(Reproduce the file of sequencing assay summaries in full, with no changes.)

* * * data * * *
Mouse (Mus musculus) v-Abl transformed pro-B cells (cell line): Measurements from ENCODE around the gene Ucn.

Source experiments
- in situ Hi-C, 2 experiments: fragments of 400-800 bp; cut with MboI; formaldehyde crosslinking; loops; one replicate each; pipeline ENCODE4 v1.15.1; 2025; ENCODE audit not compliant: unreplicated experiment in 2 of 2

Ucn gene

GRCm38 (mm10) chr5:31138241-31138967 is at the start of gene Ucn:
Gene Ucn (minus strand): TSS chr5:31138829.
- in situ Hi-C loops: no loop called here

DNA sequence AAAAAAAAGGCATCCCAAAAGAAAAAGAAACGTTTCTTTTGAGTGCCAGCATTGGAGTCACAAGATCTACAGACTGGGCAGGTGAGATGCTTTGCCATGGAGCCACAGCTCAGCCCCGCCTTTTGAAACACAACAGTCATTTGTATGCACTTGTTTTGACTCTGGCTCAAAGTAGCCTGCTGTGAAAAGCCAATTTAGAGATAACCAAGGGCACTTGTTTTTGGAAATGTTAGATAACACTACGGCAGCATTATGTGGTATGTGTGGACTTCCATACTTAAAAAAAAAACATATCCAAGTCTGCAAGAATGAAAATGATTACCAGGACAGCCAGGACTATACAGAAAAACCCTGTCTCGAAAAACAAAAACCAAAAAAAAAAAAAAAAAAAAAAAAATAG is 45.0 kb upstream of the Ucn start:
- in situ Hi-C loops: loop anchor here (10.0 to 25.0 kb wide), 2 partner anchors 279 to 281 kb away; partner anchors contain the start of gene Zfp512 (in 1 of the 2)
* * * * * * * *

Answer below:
Mouse (Mus musculus) v-Abl transformed pro-B cells (cell line): Measurements from ENCODE around the gene Ucn.

Source experiments
- in situ Hi-C, 2 experiments: fragments of 400-800 bp; cut with MboI; formaldehyde crosslinking; loops; one replicate each; pipeline ENCODE4 v1.15.1; 2025; ENCODE audit not compliant: unreplicated experiment in 2 of 2

Ucn gene

GRCm38 (mm10) chr5:31138241-31138967 is at the start of gene Ucn:
Gene Ucn (minus strand): TSS chr5:31138829.
- in situ Hi-C loops: no loop called here

DNA sequence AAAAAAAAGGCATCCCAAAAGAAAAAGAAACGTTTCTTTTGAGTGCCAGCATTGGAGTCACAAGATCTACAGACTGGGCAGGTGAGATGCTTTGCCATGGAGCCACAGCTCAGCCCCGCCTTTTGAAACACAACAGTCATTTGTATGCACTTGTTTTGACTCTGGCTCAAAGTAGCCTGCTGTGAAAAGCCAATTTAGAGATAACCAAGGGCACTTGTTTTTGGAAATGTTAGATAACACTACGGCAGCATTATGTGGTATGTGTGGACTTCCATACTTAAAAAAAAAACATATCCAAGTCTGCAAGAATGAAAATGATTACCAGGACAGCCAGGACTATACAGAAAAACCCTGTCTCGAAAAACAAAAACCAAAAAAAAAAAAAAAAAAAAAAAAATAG is 45.0 kb upstream of the Ucn start:
- in situ Hi-C loops: loop anchor here (10.0 to 25.0 kb wide), 2 partner anchors 279 to 281 kb away; partner anchors contain the start of gene Zfp512 (in 1 of the 2)